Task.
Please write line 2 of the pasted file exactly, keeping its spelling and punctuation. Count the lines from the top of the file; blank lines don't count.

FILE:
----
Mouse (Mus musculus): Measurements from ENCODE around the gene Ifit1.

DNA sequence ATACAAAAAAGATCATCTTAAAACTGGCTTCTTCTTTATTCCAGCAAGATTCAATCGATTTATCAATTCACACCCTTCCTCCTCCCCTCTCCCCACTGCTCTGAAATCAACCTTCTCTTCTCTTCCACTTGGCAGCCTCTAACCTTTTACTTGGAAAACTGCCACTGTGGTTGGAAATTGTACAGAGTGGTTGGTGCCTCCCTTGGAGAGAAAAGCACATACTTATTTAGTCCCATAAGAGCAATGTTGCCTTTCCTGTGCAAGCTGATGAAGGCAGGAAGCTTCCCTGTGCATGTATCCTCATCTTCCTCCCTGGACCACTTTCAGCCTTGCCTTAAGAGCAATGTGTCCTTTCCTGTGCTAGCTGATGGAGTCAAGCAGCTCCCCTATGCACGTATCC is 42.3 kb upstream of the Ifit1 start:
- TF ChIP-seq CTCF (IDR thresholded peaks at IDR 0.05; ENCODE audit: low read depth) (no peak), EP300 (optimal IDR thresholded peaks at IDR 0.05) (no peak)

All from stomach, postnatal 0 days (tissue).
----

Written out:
DNA sequence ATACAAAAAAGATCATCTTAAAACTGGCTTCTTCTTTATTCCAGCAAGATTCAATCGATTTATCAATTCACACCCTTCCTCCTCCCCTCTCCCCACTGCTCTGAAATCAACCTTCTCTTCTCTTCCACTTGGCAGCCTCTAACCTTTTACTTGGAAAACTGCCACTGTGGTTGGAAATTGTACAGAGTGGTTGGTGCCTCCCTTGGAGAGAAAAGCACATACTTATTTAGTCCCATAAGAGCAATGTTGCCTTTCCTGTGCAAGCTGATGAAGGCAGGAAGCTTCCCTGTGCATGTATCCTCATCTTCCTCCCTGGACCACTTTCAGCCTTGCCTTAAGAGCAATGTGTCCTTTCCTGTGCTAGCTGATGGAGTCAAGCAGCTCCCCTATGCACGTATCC is 42.3 kb upstream of the Ifit1 start: